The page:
Pain is "whatever and whenever the person says it is" (McCaffery & Pasero, 1979).
"Medicine has always viewed the relief of pain and suffering as a fundamental human right and a moral and ethical obligation" (Weidner & Plantz, 2014, p.998).
Please go to the following link to complete the evaluation survey.
Our Ethical Dilemma:
Parental refusal of opioid analgesics for moderate to severe pain management within the pediatric population.
Nursing Values and Ethical Responsibilities:
Promoting health and wellness
Promoting and respecting informed decision making
(CNA, 2008, pp. 10-17).
Unwanted side effects
Fear of developing addiction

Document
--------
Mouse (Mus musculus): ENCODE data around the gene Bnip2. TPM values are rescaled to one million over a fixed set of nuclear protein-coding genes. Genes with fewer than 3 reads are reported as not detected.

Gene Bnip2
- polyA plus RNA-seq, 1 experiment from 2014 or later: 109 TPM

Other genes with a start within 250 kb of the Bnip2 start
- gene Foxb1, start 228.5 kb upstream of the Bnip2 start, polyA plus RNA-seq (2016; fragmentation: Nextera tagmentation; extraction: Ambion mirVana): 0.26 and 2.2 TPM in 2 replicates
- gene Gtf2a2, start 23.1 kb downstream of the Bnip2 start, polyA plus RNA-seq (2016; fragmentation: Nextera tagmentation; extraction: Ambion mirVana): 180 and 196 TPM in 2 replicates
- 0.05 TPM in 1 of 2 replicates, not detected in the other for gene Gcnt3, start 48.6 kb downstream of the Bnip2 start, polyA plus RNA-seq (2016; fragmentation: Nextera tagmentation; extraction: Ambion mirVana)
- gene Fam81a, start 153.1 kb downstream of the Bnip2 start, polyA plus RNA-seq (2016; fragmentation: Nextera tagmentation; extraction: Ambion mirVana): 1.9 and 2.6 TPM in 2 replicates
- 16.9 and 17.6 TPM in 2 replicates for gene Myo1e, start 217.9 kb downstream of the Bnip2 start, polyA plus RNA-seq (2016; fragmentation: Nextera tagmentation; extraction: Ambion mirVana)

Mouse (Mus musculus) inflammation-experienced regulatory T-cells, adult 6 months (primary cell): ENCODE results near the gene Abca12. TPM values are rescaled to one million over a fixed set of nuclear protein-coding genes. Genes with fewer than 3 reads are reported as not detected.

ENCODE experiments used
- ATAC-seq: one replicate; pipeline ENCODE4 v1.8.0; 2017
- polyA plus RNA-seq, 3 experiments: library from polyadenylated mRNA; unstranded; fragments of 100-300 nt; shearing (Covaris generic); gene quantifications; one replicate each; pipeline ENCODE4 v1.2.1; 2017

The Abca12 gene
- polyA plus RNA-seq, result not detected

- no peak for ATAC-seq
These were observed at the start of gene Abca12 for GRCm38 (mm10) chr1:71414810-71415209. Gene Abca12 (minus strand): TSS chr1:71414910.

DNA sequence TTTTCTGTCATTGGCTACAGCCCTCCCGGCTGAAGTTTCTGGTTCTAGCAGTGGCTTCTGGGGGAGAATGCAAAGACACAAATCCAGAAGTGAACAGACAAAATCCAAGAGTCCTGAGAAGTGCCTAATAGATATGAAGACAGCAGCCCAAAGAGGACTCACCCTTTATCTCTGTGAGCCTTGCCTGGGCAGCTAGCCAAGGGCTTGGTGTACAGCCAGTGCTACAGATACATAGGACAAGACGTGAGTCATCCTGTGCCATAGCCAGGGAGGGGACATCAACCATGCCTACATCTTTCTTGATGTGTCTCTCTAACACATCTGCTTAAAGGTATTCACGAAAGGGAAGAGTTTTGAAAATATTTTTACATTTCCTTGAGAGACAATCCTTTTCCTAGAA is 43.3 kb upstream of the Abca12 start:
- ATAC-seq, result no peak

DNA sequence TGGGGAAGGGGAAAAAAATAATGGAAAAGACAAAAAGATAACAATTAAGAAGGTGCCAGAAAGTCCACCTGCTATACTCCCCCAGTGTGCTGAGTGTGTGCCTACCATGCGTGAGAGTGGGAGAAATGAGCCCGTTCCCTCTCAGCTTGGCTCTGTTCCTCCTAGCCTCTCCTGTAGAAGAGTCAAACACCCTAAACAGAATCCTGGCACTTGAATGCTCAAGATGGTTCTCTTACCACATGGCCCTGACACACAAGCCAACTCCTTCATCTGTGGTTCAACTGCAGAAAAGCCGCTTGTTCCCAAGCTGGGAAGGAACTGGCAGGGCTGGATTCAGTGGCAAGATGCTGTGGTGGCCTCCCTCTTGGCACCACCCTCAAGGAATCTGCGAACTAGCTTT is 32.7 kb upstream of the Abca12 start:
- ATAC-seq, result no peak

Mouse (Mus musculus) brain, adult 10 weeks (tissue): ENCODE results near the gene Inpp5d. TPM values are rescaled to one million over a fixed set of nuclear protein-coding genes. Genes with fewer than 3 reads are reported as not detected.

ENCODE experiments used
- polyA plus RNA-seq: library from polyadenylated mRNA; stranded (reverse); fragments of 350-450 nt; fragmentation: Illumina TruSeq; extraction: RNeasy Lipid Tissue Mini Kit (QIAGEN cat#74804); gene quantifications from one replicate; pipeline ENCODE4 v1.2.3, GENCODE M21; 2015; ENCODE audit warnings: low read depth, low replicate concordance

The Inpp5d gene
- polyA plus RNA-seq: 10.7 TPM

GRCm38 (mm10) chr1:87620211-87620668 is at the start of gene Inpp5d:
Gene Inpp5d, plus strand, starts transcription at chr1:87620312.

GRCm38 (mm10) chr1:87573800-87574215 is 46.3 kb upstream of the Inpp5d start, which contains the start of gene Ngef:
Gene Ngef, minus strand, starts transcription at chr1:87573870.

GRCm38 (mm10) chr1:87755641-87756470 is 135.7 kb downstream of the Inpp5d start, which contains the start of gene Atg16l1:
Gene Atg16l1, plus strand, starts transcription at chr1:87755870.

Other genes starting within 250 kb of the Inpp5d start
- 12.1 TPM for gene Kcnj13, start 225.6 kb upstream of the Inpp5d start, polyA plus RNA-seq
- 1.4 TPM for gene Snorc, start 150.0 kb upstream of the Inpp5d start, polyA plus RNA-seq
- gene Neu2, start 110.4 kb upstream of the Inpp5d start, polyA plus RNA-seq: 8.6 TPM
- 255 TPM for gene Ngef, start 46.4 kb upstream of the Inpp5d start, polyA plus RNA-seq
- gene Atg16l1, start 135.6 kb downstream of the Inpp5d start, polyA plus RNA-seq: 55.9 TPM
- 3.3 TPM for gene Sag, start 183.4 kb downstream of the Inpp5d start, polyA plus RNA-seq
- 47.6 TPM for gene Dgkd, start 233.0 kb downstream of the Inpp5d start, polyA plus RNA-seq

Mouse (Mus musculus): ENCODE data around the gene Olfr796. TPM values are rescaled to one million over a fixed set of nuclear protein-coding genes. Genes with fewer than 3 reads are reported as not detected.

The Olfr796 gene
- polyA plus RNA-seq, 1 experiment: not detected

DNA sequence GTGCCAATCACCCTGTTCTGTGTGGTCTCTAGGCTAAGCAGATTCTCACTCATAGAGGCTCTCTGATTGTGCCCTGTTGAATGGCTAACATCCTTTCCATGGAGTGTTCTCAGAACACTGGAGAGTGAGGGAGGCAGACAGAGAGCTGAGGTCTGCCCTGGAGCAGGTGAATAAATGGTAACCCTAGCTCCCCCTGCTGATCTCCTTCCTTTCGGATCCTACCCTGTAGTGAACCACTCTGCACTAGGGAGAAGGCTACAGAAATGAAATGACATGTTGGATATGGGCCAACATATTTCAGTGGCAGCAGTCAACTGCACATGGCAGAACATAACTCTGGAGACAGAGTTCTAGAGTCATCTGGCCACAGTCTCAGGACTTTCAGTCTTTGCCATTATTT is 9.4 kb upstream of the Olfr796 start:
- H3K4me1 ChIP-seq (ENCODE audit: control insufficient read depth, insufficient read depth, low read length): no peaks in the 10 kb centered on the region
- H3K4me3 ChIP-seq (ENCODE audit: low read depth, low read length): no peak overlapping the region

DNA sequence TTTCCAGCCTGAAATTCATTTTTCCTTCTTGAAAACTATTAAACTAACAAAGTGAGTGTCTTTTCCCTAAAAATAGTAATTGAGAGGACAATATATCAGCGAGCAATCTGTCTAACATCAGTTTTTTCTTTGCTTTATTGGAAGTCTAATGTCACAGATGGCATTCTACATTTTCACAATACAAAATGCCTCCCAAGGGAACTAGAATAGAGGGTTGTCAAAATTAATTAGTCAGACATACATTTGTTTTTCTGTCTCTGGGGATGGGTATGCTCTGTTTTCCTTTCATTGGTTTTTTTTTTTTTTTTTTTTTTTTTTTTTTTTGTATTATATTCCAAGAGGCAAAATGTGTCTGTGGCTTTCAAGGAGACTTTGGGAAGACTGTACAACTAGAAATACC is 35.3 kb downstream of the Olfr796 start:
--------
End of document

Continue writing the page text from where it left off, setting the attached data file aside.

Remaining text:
Fear of developing drug tolerance
Lack of knowledge
(Arenella, 2014; Chng, He, Chan, Liam, Zhu, & Cheng, 2015; Czarnecki, Simon, Thompson, Armus, Hanson, Berg, Petrie, Xiang, & Malin, 2010; Macauley, & Fritzler, 2014; Olmstead, Scott & Austin, 2010; Weidner & Plantz, 2014).
What are Opioids?
“Ethical dilemmas arise when there are equally compelling reasons for and against two or more possible courses of action, and where choosing one course of action means that something else is relinquished or let go” (CNA, 2008, p.6).
Physiological stress responses:
- Respiratory dysfunction
- Increased heart rate and cardiac workload
- Muscle spasms/contractions
- Decreased GI function
Impairs recovery time
Causes general suffering
Left untreated, pain can progress to chronic pain problems
(Lewis et al., 2014, pp. 154-155).
Short Stay Surgical Unit
Negative Effects of Pain
Case Study Discussion